Sorry for the redundant post...
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Old 7th March 2009, 05:01 PM   #5
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Hi Hilbert

If you are thinking about the EL84 SE I recommend you to have a look at the RH84SE, good for a couple of watts.


For cheaper output transformers you can contact 'radio twenthe' in Den Haag. They cary the Lowe line of transformers, which are quite good for the money. Here you have a list with their range of products.


The AU 4A would be a good choice for the above amplifier.

my surname is indeed 'de Best': neither misspelling nor snobbism! Ask SY!
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Old 7th March 2009, 05:33 PM   #6
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Hello People,

This is why i love the internet...

This drops the costs for my first tube amplifier to the affordable regions. I´ll post some pics when I have completed my first tube amp.

Lots of thanks!
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Old 7th March 2009, 07:23 PM   #7
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Hi Eric,

While looking at the transformers (AU 4A), these have an output resistance of

0-5-15 ohm

I am not yet familiar to these numbers, as far as i know this transformer has an resistance of 0, 5 and 15 ohm. I have 8ohm speakers, how do i change the resistance from e.g. 5 to 8? do i have to put a resistor in series between the transformer and the speaker?

Thanks in advance.
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Old 7th March 2009, 07:36 PM   #8
Pano is online now Pano  United States
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Default Mind the gap

As they say in the London tube stations "Mind the Gap!"

A SE transfo needs a gap in the magnetic circuit to handle the DC bias. A gapped core needs to be bigger to than P-P or the same power rating. So they are usually bigger and cost more fro the same power rating.

If you're building a SE amp, you need a SE transformer with gap, for sure.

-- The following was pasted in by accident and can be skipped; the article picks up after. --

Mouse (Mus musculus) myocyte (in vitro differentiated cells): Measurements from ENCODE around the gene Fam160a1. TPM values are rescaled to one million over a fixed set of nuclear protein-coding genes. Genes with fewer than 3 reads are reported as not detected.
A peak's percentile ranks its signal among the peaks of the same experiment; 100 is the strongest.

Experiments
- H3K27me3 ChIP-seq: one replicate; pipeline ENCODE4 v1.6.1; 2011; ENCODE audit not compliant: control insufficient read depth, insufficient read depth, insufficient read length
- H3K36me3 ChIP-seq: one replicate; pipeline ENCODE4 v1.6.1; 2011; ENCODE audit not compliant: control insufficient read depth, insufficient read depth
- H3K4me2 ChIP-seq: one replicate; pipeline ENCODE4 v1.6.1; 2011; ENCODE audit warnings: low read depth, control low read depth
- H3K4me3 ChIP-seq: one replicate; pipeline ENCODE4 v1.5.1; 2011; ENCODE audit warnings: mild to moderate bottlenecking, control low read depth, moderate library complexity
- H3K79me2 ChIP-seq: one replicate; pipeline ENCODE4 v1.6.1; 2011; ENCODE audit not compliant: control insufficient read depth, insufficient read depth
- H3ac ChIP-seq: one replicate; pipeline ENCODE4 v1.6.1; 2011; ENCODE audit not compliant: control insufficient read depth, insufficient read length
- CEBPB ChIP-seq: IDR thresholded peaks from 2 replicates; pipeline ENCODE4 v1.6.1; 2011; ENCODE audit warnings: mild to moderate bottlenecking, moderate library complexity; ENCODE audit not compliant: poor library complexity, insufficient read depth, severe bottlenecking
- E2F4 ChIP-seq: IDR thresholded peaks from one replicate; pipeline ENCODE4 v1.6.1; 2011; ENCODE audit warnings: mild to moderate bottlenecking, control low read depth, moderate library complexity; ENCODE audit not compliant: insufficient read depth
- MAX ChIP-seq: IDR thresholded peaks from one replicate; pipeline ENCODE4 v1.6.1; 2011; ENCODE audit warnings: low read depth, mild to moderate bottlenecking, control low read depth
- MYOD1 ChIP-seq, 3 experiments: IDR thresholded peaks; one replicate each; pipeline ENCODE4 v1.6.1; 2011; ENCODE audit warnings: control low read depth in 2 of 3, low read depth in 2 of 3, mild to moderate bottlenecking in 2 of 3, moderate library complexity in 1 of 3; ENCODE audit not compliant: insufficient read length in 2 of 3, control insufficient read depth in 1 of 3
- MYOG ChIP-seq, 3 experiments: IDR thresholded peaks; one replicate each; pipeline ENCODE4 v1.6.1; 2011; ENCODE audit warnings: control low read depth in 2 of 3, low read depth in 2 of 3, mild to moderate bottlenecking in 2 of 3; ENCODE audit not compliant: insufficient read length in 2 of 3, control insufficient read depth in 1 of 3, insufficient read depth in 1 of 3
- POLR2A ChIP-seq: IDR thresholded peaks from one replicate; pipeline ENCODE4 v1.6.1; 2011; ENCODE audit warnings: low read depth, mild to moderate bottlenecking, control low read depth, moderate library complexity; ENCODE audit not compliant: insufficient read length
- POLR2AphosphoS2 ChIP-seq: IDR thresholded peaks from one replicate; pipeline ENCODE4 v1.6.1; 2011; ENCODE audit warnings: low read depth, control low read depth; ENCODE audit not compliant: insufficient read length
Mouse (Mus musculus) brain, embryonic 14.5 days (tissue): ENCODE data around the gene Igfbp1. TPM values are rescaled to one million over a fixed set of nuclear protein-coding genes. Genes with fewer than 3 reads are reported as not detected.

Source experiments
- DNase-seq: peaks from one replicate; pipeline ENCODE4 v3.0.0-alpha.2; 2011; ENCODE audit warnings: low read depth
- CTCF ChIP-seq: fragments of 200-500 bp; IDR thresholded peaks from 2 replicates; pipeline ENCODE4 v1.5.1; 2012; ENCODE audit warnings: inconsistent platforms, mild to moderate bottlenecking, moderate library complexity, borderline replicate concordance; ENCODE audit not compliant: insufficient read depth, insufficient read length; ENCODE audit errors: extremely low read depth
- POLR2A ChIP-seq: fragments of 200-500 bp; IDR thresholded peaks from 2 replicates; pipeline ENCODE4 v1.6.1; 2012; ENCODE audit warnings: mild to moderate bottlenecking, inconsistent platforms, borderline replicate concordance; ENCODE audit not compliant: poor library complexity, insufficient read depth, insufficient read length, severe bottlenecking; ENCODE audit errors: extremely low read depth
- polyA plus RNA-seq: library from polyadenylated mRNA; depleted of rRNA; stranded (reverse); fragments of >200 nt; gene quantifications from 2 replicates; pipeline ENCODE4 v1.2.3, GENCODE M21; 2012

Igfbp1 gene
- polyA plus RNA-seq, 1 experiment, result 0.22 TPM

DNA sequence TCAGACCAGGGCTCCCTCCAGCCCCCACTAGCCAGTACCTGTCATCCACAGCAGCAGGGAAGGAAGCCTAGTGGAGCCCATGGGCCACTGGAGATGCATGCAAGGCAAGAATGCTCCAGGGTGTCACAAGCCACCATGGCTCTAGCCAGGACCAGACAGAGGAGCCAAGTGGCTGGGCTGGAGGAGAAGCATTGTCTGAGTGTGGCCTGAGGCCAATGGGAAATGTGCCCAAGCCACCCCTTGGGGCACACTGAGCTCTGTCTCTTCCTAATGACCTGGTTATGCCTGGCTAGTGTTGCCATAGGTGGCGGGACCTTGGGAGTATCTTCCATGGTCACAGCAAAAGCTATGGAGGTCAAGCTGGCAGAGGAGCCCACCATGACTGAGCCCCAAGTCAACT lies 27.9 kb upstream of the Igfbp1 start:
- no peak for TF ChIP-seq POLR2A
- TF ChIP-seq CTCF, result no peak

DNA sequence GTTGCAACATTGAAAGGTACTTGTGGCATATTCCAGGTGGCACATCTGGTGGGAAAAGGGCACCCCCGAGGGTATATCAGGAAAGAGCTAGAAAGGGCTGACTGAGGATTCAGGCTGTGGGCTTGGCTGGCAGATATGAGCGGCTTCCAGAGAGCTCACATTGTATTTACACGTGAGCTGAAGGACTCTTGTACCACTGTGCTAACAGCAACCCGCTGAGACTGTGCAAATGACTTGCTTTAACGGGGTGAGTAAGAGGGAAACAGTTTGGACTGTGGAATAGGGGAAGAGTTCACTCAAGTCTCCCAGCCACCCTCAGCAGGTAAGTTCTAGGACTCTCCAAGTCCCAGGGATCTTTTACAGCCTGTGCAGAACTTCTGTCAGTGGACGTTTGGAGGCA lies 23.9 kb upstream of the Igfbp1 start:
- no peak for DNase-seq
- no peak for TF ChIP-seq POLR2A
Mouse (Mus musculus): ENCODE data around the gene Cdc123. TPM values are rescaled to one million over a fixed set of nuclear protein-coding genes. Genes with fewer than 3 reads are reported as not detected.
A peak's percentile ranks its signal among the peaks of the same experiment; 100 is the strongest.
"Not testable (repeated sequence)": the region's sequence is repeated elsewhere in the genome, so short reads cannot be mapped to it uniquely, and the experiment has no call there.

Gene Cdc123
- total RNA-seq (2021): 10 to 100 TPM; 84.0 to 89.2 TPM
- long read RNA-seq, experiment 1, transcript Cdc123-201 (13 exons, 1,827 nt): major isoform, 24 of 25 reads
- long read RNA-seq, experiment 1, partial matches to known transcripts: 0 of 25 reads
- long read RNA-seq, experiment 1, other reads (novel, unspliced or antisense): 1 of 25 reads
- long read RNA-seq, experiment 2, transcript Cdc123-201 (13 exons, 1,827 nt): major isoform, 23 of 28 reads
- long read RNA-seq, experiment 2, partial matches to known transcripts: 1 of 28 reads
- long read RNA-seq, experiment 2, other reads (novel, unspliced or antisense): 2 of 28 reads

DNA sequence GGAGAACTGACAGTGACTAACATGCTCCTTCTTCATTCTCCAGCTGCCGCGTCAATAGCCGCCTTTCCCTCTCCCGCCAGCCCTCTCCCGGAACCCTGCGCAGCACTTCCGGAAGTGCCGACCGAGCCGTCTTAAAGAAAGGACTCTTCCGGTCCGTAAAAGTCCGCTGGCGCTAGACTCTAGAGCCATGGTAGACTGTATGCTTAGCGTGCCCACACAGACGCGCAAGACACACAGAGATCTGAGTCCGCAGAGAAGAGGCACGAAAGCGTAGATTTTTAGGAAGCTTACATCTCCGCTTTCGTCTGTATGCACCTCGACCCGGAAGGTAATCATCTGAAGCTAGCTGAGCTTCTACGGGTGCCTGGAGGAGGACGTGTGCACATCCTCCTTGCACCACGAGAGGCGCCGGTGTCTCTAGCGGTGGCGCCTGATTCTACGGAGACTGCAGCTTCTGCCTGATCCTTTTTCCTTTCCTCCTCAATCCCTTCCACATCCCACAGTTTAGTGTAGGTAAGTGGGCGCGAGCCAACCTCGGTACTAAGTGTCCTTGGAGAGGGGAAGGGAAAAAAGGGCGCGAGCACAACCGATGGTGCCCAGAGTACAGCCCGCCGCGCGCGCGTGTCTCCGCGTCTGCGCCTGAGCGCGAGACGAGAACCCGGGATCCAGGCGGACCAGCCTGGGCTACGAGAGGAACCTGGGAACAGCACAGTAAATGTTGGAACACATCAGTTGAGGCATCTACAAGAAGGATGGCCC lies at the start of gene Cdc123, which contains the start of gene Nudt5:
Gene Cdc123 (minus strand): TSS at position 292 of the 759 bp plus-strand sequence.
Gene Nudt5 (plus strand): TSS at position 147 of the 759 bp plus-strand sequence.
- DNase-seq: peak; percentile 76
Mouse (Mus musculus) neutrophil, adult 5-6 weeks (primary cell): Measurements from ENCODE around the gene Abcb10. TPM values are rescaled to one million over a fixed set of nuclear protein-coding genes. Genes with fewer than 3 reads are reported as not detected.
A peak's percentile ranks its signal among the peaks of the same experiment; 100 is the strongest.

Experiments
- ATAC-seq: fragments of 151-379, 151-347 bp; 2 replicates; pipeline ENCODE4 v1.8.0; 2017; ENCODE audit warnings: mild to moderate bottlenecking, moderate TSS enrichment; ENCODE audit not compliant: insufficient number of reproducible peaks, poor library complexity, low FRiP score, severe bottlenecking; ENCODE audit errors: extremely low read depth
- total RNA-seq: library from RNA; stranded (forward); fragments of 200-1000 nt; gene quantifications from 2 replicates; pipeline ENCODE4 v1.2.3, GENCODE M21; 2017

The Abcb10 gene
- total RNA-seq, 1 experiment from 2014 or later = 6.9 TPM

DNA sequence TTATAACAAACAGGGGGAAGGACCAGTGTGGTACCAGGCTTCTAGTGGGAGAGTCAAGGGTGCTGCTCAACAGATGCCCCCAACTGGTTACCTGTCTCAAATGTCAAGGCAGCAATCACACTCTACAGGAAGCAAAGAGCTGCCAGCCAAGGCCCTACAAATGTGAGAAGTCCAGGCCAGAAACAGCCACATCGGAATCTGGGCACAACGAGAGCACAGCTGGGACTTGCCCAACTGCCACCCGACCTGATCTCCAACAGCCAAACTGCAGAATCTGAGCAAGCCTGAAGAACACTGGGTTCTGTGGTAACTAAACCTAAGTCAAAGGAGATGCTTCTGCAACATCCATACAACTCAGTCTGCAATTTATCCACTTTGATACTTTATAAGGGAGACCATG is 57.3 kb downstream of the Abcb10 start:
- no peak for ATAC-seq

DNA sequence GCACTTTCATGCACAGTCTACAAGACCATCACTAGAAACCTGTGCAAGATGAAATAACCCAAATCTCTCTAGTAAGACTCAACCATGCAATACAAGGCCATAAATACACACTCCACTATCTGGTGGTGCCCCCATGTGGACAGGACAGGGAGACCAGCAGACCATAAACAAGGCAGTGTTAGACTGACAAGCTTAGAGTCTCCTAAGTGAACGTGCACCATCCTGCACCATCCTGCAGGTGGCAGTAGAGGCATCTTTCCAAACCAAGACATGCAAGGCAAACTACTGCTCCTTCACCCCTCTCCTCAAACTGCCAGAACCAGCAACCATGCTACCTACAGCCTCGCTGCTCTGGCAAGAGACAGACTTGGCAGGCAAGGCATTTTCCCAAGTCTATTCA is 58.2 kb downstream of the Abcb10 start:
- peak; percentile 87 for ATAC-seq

Otherwise, not.
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Old 7th March 2009, 08:29 PM   #9
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You may use a PP transformer for SE amp, just add one transistor constant current source that takes a control voltage from cathode resistor. I did that, it works like a charm. The drawback is power consumption is twice higher...

But if you counter-modulate the CCS like I did in my Alligator amplifier you will get more of output power from a single triode.

The Devil is not so terrible as his math model is!
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Old 7th March 2009, 11:19 PM   #10
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Hi Hilbert

The value of 0 - 5 - 15 means that to obtain the given primary impedance you need to connect either a speaker of 5 ohms across 0 and 5, or a speaker with 15 ohms across 0 and 15. If you connect an 8 ohm speaker between 0 and 5 your primary impedance will raise, while if you connect the 8 ohm speaker between 0 and 15 your primary impedance will decrease. This can be calculated, and maybe you even know that... here is a link that explains it all


In practice: a loudspeaker is almost never a nice 8 ohm load over the whole frequency range... 8 ohms is a nominal value, but the true impedance may be lower on some frequencies, while higher on others. This changing impedances of the speaker will be reflected to the primary of the transformer, which will therefore also change. If you want you can tell us what speaker you are using, and then we may tell you if the EL84 SE will have a chance to make that speaker sing! There are no hard rules in defining what a good combination is, but expecting the EL84 to play a large electrostatic panel is unrealistic.

Hmm... I wrote about practice: connecting an 8 ohm speaker to the 5 ohm output of the transformer will probably work very well indeed!
my surname is indeed 'de Best': neither misspelling nor snobbism! Ask SY!